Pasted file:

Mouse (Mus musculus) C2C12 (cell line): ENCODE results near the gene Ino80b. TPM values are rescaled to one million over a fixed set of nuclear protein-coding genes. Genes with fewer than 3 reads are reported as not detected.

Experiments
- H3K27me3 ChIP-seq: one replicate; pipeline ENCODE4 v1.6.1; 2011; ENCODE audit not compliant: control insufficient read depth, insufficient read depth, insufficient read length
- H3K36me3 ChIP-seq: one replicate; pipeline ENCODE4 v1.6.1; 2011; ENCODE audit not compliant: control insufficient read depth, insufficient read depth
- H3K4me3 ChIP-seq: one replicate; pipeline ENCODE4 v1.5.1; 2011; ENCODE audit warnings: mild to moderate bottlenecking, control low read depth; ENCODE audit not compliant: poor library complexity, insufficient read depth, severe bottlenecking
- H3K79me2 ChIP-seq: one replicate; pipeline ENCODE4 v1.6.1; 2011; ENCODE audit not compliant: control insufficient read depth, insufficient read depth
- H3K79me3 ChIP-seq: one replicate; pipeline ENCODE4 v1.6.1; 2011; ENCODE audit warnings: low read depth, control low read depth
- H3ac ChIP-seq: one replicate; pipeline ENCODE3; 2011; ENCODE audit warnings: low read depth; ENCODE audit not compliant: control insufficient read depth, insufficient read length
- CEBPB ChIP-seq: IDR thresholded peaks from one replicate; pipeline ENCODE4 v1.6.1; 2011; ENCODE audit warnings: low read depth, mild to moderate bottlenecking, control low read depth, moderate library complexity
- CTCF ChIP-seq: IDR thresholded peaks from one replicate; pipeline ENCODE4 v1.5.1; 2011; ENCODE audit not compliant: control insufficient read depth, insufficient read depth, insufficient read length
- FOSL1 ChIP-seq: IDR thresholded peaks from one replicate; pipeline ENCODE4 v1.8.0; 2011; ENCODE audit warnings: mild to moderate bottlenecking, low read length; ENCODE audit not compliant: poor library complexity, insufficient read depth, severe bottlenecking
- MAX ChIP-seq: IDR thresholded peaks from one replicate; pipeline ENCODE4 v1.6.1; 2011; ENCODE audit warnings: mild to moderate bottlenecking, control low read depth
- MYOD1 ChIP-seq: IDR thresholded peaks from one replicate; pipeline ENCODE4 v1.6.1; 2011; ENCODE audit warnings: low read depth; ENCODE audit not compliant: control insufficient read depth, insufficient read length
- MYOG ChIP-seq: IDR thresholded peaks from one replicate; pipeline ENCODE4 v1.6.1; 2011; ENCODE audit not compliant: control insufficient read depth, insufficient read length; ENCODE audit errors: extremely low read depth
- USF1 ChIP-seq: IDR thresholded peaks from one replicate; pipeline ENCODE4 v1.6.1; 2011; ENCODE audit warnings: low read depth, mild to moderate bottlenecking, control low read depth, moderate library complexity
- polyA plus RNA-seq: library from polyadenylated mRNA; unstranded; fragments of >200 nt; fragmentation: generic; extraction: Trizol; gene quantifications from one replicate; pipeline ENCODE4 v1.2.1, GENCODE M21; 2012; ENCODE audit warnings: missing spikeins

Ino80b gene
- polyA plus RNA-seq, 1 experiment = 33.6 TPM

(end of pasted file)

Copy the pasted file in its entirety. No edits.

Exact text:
Mouse (Mus musculus) C2C12 (cell line): ENCODE results near the gene Ino80b. TPM values are rescaled to one million over a fixed set of nuclear protein-coding genes. Genes with fewer than 3 reads are reported as not detected.

Experiments
- H3K27me3 ChIP-seq: one replicate; pipeline ENCODE4 v1.6.1; 2011; ENCODE audit not compliant: control insufficient read depth, insufficient read depth, insufficient read length
- H3K36me3 ChIP-seq: one replicate; pipeline ENCODE4 v1.6.1; 2011; ENCODE audit not compliant: control insufficient read depth, insufficient read depth
- H3K4me3 ChIP-seq: one replicate; pipeline ENCODE4 v1.5.1; 2011; ENCODE audit warnings: mild to moderate bottlenecking, control low read depth; ENCODE audit not compliant: poor library complexity, insufficient read depth, severe bottlenecking
- H3K79me2 ChIP-seq: one replicate; pipeline ENCODE4 v1.6.1; 2011; ENCODE audit not compliant: control insufficient read depth, insufficient read depth
- H3K79me3 ChIP-seq: one replicate; pipeline ENCODE4 v1.6.1; 2011; ENCODE audit warnings: low read depth, control low read depth
- H3ac ChIP-seq: one replicate; pipeline ENCODE3; 2011; ENCODE audit warnings: low read depth; ENCODE audit not compliant: control insufficient read depth, insufficient read length
- CEBPB ChIP-seq: IDR thresholded peaks from one replicate; pipeline ENCODE4 v1.6.1; 2011; ENCODE audit warnings: low read depth, mild to moderate bottlenecking, control low read depth, moderate library complexity
- CTCF ChIP-seq: IDR thresholded peaks from one replicate; pipeline ENCODE4 v1.5.1; 2011; ENCODE audit not compliant: control insufficient read depth, insufficient read depth, insufficient read length
- FOSL1 ChIP-seq: IDR thresholded peaks from one replicate; pipeline ENCODE4 v1.8.0; 2011; ENCODE audit warnings: mild to moderate bottlenecking, low read length; ENCODE audit not compliant: poor library complexity, insufficient read depth, severe bottlenecking
- MAX ChIP-seq: IDR thresholded peaks from one replicate; pipeline ENCODE4 v1.6.1; 2011; ENCODE audit warnings: mild to moderate bottlenecking, control low read depth
- MYOD1 ChIP-seq: IDR thresholded peaks from one replicate; pipeline ENCODE4 v1.6.1; 2011; ENCODE audit warnings: low read depth; ENCODE audit not compliant: control insufficient read depth, insufficient read length
- MYOG ChIP-seq: IDR thresholded peaks from one replicate; pipeline ENCODE4 v1.6.1; 2011; ENCODE audit not compliant: control insufficient read depth, insufficient read length; ENCODE audit errors: extremely low read depth
- USF1 ChIP-seq: IDR thresholded peaks from one replicate; pipeline ENCODE4 v1.6.1; 2011; ENCODE audit warnings: low read depth, mild to moderate bottlenecking, control low read depth, moderate library complexity
- polyA plus RNA-seq: library from polyadenylated mRNA; unstranded; fragments of >200 nt; fragmentation: generic; extraction: Trizol; gene quantifications from one replicate; pipeline ENCODE4 v1.2.1, GENCODE M21; 2012; ENCODE audit warnings: missing spikeins

Ino80b gene
- polyA plus RNA-seq, 1 experiment = 33.6 TPM